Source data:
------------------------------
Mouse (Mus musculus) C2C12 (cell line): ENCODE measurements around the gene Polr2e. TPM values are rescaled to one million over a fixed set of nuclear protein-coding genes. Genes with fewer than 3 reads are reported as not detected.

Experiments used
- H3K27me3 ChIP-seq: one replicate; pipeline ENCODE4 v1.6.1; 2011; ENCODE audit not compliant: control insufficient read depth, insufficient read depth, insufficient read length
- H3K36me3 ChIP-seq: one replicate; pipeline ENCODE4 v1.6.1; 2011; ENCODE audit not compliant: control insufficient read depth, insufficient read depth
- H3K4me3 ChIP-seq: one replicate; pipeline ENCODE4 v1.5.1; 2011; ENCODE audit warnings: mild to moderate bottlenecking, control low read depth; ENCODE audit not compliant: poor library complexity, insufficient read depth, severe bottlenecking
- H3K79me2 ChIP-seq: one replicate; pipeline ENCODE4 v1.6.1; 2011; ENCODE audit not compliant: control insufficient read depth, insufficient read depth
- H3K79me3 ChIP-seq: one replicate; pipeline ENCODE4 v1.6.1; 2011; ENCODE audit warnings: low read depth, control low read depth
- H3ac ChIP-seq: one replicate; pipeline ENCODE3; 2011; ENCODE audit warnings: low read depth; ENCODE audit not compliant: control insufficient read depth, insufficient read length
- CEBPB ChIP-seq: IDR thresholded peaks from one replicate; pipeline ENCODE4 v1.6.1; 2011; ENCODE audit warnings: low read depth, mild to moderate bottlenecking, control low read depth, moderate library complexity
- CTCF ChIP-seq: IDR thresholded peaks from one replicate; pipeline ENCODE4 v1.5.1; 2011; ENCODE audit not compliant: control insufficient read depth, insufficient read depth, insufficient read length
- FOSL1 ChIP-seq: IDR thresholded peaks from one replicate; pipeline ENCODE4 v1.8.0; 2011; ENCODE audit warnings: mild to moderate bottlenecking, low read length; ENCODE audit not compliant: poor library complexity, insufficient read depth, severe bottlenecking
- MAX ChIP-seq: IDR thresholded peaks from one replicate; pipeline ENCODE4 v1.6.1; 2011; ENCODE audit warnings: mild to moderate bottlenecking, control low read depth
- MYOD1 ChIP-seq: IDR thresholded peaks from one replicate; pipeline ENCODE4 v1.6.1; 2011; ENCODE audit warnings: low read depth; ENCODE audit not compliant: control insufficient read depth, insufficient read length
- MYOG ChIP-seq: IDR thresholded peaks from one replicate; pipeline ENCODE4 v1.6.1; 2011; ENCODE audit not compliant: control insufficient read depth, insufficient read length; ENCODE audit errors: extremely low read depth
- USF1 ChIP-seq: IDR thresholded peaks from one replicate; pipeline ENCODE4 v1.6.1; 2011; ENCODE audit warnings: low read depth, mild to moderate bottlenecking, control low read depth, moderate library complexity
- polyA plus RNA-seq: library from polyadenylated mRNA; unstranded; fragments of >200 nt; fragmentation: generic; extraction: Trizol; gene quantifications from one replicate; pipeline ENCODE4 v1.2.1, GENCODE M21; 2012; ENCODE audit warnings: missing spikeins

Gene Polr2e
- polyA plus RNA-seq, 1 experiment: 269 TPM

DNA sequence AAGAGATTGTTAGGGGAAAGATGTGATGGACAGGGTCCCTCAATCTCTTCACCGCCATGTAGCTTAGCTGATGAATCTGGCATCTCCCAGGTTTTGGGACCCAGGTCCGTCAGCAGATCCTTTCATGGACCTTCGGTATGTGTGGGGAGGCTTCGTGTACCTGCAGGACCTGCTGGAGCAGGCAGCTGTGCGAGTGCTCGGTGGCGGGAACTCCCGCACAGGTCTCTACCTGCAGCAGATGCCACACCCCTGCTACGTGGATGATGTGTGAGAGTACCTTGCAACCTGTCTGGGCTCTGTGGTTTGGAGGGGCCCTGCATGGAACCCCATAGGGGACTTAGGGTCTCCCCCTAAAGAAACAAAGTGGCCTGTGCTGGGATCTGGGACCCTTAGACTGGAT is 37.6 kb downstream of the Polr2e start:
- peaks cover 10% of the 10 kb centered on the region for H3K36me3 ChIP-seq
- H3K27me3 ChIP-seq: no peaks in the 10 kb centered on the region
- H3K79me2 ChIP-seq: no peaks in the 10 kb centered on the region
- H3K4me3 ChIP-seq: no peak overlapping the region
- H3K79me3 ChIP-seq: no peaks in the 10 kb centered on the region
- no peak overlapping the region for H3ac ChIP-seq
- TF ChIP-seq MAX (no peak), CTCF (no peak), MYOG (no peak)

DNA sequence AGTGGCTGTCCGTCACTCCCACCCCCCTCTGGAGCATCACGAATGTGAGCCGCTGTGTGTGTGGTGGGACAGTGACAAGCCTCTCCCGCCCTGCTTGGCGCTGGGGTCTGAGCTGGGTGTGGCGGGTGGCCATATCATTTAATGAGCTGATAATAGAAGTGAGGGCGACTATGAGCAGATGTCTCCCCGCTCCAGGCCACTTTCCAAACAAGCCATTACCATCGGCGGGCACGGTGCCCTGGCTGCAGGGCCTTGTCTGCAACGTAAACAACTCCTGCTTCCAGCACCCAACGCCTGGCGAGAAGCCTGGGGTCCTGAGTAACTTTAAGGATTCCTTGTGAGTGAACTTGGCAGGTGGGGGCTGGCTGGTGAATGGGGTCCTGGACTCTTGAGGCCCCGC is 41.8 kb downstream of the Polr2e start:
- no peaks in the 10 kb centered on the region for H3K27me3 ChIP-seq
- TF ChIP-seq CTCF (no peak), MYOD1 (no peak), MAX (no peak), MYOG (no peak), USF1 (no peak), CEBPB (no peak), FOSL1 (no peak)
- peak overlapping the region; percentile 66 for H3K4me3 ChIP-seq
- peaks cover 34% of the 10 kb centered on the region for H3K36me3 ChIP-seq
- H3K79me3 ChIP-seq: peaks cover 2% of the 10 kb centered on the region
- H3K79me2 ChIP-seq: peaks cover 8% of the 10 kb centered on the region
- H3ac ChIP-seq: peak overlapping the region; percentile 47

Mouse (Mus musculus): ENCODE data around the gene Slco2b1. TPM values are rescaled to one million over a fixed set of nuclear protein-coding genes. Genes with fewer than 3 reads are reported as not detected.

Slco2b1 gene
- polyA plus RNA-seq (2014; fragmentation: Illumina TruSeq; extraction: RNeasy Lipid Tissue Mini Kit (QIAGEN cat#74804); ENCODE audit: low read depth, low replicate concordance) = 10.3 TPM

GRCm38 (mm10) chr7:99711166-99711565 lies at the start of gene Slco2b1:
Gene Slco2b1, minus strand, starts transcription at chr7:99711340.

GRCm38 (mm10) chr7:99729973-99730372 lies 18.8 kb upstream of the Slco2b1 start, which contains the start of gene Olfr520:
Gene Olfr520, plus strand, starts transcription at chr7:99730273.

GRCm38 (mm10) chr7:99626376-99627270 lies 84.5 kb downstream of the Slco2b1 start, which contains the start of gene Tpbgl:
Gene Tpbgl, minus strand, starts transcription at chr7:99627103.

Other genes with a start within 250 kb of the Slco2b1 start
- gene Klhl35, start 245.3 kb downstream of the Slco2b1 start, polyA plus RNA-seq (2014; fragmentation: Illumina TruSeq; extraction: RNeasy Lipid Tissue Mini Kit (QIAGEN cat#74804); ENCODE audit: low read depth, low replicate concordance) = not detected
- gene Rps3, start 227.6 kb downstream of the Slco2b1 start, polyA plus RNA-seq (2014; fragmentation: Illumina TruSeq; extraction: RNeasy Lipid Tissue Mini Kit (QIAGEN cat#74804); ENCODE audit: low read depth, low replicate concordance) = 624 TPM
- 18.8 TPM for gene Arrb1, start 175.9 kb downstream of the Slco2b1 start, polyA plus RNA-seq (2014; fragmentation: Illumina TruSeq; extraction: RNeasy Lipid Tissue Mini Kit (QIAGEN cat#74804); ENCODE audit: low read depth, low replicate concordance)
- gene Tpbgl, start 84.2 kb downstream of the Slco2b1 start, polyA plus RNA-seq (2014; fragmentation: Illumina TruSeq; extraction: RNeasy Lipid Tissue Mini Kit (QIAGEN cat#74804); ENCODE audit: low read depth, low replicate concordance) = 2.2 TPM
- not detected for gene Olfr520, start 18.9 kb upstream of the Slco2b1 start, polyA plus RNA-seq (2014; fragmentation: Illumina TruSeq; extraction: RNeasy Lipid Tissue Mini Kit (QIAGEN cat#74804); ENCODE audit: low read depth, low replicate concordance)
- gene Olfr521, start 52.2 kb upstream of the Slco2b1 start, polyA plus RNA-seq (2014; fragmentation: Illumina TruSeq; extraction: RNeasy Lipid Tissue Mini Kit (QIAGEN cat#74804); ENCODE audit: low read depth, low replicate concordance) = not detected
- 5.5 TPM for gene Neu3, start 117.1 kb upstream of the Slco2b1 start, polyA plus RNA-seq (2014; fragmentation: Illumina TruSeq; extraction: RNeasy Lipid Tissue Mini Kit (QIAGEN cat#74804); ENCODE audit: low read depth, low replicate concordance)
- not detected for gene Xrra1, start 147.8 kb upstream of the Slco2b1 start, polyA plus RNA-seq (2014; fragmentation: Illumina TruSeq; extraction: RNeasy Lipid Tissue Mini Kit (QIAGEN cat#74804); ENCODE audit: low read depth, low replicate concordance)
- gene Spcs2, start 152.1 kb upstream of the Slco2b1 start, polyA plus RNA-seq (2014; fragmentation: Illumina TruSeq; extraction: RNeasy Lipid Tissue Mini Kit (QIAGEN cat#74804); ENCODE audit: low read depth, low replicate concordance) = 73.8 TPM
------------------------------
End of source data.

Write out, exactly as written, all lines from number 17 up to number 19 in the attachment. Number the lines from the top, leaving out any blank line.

Gene Polr2e
- polyA plus RNA-seq, 1 experiment: 269 TPM

DNA sequence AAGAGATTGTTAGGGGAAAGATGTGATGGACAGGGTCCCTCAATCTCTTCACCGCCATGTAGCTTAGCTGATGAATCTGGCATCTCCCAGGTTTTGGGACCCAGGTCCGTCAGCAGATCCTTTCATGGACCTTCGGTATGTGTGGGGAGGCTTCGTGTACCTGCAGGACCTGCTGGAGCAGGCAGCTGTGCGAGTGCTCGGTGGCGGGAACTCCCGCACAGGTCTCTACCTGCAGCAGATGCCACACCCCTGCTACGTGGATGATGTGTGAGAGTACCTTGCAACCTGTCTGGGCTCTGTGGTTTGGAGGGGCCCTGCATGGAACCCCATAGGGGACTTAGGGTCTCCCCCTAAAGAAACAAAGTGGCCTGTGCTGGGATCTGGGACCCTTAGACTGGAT is 37.6 kb downstream of the Polr2e start: